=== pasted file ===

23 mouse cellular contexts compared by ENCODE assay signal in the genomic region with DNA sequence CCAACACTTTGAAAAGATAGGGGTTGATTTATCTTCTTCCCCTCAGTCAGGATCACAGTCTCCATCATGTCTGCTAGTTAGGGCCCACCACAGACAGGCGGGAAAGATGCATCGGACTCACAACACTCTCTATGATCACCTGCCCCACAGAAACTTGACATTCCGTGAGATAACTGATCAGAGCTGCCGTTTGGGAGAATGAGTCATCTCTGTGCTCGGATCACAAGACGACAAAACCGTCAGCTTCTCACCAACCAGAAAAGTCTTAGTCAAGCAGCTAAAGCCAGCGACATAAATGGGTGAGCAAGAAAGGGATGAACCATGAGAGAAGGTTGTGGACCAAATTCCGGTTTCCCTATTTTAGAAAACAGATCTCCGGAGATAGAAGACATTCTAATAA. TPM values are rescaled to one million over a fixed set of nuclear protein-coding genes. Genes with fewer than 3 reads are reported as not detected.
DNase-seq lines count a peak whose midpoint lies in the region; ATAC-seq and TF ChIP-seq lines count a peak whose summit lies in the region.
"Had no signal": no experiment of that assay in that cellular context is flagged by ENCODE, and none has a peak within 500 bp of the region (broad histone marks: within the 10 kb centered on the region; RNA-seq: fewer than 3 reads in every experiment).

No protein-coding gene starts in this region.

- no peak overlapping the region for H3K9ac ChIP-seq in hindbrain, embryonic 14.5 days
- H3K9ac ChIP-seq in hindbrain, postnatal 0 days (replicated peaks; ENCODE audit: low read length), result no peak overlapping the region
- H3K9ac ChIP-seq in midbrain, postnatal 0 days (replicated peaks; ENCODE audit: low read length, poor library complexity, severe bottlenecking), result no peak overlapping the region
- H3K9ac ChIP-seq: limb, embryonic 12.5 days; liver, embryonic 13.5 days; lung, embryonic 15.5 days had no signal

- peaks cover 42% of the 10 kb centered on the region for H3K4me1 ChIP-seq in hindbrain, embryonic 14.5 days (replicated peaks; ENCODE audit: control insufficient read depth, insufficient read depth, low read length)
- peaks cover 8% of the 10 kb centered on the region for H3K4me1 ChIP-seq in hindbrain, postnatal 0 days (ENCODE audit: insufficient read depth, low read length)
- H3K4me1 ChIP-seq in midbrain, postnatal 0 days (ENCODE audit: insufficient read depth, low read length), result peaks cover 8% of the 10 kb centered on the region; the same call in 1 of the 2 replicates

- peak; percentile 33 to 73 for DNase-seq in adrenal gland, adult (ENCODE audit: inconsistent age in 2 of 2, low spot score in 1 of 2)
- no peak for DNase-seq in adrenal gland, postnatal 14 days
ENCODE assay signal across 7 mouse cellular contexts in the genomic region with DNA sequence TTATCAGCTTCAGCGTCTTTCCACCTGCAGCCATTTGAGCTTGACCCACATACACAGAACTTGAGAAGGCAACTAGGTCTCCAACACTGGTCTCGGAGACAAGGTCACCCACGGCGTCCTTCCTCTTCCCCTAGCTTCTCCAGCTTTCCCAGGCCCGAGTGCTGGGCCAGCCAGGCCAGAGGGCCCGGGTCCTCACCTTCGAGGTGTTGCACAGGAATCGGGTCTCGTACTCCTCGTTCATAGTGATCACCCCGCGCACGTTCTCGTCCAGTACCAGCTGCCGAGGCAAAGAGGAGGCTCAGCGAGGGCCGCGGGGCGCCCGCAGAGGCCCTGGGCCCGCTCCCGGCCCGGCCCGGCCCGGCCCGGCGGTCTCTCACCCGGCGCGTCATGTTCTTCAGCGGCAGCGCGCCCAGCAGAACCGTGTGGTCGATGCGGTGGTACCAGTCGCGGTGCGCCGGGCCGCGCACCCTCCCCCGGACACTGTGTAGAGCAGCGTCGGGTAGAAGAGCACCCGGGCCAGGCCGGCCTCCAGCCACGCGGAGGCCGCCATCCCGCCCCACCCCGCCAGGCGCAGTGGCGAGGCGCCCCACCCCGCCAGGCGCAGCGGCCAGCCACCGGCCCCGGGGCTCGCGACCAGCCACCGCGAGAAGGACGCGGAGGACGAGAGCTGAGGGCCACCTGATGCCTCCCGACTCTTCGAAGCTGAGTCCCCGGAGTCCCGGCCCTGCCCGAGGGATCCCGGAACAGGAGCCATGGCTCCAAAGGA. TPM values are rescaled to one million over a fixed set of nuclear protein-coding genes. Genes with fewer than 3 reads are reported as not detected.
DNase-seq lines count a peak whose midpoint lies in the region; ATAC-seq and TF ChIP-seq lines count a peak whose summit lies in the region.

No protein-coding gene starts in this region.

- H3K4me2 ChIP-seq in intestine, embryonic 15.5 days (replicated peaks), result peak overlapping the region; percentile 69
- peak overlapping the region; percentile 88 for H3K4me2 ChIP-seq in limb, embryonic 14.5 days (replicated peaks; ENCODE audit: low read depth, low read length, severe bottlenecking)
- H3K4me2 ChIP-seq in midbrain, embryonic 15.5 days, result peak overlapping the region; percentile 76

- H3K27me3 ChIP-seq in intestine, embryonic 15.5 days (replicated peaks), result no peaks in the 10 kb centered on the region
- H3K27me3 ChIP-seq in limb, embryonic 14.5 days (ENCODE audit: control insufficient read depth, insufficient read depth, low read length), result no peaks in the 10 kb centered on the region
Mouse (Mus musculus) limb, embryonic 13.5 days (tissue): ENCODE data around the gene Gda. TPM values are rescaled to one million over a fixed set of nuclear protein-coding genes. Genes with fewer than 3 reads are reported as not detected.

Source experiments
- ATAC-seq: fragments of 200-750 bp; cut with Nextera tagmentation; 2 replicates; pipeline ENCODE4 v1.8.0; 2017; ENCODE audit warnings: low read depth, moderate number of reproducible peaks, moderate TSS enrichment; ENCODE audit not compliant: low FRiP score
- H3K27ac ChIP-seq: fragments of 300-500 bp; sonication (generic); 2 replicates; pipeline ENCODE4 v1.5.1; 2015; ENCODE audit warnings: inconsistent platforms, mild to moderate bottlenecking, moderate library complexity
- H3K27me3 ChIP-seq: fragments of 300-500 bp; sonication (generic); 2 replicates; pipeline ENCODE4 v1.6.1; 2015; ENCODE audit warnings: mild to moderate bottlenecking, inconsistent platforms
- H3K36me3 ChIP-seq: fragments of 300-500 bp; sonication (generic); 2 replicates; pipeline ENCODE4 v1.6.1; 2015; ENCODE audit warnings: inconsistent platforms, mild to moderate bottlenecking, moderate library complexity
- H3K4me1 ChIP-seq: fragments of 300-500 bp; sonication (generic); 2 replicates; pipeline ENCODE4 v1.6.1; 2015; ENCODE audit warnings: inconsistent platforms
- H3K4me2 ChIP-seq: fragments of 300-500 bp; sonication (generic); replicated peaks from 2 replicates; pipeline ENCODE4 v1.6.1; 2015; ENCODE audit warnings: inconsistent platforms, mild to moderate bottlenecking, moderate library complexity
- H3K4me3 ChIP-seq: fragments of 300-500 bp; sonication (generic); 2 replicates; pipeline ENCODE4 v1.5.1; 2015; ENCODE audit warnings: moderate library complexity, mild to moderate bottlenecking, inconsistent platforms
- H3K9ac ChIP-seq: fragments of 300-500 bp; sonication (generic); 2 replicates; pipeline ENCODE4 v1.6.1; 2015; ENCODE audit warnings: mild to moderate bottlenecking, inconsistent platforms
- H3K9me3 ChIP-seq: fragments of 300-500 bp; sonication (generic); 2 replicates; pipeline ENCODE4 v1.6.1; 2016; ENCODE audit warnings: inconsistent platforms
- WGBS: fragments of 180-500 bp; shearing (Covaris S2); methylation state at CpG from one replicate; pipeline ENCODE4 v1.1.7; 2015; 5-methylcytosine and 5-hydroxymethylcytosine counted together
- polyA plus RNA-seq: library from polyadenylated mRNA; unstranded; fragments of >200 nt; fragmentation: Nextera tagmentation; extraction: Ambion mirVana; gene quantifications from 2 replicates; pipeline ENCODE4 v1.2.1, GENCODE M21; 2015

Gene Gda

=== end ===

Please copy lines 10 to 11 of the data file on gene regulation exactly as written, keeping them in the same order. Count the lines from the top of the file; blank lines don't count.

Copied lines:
- peaks cover 8% of the 10 kb centered on the region for H3K4me1 ChIP-seq in hindbrain, postnatal 0 days (ENCODE audit: insufficient read depth, low read length)
- H3K4me1 ChIP-seq in midbrain, postnatal 0 days (ENCODE audit: insufficient read depth, low read length), result peaks cover 8% of the 10 kb centered on the region; the same call in 1 of the 2 replicates